A senior Taliban cleric known for his fiery speeches against the Islamic State (IS) was killed Thursday at his madrassa in the Afghan capital in a suicide attack claimed by the jihadist group.
Rahimullah Haqqani, who had recently spoken publicly in favor of girls being allowed to attend school, had survived at least two previous assassination attempts — including one in Pakistan in October 2020.
“The madrassa of Sheikh Rahimullah was targeted today and as a result he and one of his brothers were martyred,” Kabul police spokesman Khalid Zadran told AFP, adding that three others were wounded in the blast.
Zadran had earlier said that only Haqqani was killed and four others wounded.
Government spokesman Bilal Karimi confirmed his death “in an attack carried out by a cowardly enemy,” but did not offer further details.
Hours later, IS claimed the attack on its telegram channels, saying the bomber had detonated his explosive vest inside the office of the cleric.
Haqqani was one of the most “prominent advocates for the Taliban and one of the biggest of them who incited to fight” IS, jihadist monitoring group SITE said, translating a statement from IS.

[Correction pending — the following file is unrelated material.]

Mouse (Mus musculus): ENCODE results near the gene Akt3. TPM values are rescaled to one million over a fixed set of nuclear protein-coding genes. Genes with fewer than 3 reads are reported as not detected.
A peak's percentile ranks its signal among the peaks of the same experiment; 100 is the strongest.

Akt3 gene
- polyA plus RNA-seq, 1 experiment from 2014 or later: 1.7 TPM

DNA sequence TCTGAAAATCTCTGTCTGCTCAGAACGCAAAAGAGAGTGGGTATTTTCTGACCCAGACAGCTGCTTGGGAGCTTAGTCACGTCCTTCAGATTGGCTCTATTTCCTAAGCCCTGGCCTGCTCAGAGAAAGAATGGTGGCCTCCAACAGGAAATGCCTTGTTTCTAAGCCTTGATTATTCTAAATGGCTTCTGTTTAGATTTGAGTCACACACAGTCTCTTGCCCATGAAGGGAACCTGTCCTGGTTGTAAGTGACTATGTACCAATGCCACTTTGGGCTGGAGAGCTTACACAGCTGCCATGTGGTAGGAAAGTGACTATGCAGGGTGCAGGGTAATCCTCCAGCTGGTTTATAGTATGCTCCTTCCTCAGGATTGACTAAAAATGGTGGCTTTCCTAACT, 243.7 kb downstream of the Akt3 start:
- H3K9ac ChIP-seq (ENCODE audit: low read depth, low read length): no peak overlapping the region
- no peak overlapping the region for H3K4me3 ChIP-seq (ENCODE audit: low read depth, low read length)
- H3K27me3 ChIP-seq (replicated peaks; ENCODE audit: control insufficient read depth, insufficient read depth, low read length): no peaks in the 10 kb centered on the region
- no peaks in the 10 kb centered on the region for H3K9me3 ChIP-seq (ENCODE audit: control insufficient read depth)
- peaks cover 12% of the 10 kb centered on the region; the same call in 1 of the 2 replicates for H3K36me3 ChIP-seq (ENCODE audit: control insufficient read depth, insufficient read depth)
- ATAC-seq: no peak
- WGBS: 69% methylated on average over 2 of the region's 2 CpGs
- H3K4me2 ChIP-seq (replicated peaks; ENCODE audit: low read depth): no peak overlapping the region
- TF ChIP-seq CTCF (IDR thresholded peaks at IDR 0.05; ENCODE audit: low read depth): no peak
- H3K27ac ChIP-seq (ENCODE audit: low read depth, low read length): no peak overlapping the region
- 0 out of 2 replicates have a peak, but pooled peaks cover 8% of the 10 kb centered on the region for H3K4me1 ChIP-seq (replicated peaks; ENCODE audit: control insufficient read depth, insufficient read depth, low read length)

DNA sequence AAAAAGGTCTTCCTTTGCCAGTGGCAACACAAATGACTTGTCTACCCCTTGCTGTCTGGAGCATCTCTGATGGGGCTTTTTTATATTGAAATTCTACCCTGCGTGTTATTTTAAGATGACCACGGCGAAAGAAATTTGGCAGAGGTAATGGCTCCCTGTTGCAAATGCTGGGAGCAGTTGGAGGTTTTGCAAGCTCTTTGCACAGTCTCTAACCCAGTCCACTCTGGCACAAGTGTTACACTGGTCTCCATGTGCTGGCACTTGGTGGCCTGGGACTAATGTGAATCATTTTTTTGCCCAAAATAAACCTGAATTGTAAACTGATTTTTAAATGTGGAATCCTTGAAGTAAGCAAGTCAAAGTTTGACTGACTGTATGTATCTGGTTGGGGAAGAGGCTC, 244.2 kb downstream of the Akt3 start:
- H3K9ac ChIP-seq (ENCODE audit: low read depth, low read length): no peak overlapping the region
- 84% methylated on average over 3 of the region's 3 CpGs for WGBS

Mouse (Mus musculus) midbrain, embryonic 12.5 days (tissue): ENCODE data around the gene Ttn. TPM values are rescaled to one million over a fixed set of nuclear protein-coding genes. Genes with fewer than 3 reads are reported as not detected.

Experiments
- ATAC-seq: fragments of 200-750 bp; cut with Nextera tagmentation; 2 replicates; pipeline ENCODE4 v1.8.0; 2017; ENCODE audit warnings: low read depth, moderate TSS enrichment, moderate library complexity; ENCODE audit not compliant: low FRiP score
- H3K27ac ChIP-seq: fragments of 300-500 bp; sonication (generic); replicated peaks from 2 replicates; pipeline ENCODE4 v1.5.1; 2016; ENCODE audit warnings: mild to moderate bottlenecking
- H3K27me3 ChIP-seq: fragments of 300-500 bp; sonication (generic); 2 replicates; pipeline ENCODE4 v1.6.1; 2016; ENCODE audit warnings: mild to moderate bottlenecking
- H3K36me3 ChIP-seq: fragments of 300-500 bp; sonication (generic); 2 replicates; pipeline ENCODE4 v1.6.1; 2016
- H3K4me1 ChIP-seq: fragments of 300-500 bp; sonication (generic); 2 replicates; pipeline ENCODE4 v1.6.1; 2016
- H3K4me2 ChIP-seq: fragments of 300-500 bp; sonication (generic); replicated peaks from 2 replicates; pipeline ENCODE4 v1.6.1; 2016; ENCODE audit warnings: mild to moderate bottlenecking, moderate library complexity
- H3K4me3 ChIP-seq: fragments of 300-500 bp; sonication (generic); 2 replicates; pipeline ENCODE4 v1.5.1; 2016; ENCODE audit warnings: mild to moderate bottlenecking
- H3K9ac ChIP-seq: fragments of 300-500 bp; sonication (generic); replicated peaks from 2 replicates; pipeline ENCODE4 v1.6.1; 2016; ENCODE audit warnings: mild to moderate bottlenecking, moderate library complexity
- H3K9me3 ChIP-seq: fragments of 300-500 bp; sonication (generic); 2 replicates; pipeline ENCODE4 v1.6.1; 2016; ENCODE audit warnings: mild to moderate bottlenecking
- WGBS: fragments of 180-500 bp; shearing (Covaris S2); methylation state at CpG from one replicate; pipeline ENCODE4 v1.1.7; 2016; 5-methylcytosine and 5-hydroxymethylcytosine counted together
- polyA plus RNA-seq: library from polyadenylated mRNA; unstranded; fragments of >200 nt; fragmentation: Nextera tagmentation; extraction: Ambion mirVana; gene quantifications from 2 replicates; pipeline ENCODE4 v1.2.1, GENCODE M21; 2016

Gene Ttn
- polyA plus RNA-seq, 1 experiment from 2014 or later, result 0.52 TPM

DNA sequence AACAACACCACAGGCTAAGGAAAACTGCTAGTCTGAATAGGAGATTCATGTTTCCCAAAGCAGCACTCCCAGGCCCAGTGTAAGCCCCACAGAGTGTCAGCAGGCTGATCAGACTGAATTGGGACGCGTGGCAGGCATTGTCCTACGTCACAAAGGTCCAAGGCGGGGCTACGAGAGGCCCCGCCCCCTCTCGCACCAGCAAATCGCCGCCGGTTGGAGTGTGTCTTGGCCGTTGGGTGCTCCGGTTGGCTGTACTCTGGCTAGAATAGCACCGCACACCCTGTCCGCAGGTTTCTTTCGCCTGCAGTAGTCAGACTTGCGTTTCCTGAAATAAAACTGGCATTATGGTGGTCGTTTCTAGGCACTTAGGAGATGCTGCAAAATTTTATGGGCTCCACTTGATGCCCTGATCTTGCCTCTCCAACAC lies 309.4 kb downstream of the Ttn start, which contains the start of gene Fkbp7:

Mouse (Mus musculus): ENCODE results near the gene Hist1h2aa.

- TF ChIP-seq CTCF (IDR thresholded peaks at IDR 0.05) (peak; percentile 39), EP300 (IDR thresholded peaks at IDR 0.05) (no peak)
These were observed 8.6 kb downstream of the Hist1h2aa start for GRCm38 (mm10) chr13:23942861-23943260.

Taliban sources said that although he held no official position, Haqqani was an influential figure who had taught many of the group’s members over the years.
Scores of Taliban officials took to social media to express their condolences.
The #Taliban are reaping what they sowed!
Rahimullah Haqqani a top Taliban cleric was killed by a suicide bomber in Kabul today.
ISKP is most likely responsible for this attack. pic.twitter.com/nSgqZfqAiE
— Mohammad Natiq | محمد ناطق (@natiqmalikzada) August 11, 2022
“You have fulfilled your responsibility. Destiny cannot be prevented, but the Muslim community has been orphaned,” tweeted Mobin Khan, a former spokesman for the Kabul police.
Haqqani was known for angry speeches against IS, who have claimed several attacks in Afghanistan since the Taliban’s return to power in August last year.
In recent months, he also backed the right of girls to attend school.
“There is no justification in sharia to say female education is not allowed. No justification at all,” he told the BBC in an interview in May.
Since seizing power a year ago, the Taliban have imposed harsh restrictions on girls and women to comply with their austere vision of Islam.
They have not allowed secondary schools for girls to reopen in most of the country.